Contractor ended his first-class cricket career in 1970-71. From the house of Tatas, he joined Mafatlal as personal assistant to the Chief Executive, according to the January 24, 1971 issue of Sportsweek, in which he backed Ajit Wadekar’s side to give West Indies a run for their money. He was right, as India won 1-0.

Contractor went about his duties at Mafatlal without having much to do with the game. But one day, he received a telephone call from Madhav Mantri, the then Bombay Cricket Association president, asking what could Mafatlal do for Mumbai cricket in the face of a Ranji Trophy title drought in the second half of the 1980s.  A fast bowling scheme headed by Frank Tyson soon took shape and changed the face of Mumbai cricket; India’s fast bowling stocks rose in the bargain.

When it was decided that the bowling scheme would need a foreign head coach, Contractor was sent to England by his employers to find one. He met several coaches there who were willing to come over and head the scheme. But they couldn’t provide a blueprint and Contractor had to return to the city without zeroing in on a coach. He then contacted Tyson in Australia and convinced him to come over.

Although the scheme didn’t go the distance, it produced enough fast bowling talent for it to be rated successful.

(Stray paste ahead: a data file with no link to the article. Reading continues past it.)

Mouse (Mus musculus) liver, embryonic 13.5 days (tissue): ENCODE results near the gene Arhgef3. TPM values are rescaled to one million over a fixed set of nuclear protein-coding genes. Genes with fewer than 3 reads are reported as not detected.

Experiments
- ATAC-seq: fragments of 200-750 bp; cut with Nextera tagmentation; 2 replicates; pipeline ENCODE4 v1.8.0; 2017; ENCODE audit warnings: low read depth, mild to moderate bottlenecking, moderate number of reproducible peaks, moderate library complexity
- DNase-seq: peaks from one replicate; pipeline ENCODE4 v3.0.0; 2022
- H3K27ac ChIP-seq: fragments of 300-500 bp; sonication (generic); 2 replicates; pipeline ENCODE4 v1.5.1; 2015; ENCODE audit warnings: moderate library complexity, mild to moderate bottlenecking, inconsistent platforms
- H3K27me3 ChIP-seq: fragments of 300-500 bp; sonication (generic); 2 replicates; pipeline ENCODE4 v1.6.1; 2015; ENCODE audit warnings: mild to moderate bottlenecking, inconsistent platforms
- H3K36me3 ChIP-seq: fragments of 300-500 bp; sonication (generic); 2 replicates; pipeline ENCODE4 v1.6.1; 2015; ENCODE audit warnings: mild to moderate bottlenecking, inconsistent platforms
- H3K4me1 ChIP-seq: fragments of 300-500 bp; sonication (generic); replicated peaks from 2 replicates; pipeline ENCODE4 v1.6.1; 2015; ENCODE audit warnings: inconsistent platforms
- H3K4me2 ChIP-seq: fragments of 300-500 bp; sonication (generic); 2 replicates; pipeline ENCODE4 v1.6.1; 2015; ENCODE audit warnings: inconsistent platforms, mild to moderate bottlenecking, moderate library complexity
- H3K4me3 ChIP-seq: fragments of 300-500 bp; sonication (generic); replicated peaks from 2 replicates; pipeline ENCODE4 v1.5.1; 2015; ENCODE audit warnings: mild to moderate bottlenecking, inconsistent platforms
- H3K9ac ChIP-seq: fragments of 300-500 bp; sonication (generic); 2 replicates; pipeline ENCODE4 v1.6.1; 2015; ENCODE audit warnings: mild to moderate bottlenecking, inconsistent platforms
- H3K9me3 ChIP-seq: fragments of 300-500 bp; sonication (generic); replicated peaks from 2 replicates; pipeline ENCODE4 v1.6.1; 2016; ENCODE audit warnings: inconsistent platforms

Tyson later came to India to conduct courses for coaches so the coaching machinery was put in place as well.

Look at the Indian set up today. India’s bowling coach Paras Mhambrey is a beneficiary of the BCA-Mafatlal Fast Bowling Scheme and so is national selector Salil Ankola.

Amol Muzumdar, India’s women’s head coach, used to bat in the scheme. Ditto Hrishikesh Kantikar, who did a stint as head coach of the women’s team. And leg-spinner Sairaj Bahutule, who works with the Indian youth, was India’s head coach in Ireland last year as a stop-gap arrangement. Abey Kuruvilla, the tall India and Mumbai fast bowler, was the first success story of the scheme. He is now BCCI’s General Manager, after a stint as India selector.

All the above owe it to Tyson and Contractor as well, for getting the late England fast bowling terror to these shores. Contractor was also involved in the Talent Resources Development Officer (TRDO) wing as the head of West Zone as well as Cricket Club of India’s Cricket for Care coaching scheme.

Indeed, Contractor has lived a life of fulfilment, layered with a generous slice of integrity and commitment.

He has made countless friends along the way and he’ll miss many of them. Like his India teammates, his rival captain in 1962, Sir Frank Worrell, the decorated cricket writer Prabhu and well-travelled Dicky Rutnagur, who also covered that tour. They donated blood to ensure Contractor’s first operation went smoothly.  And most of all, he will feel the loss of his wife Doli (passed away in 2022), who was with him all the way just like he was there for her. That said, Contractor’s family members have kept him warm and cheerful.

It’s time to raise a toast to India’s oldest living Test captain, a living example of where picking up the pieces, overcoming pain, and displaying admirable courage can take you.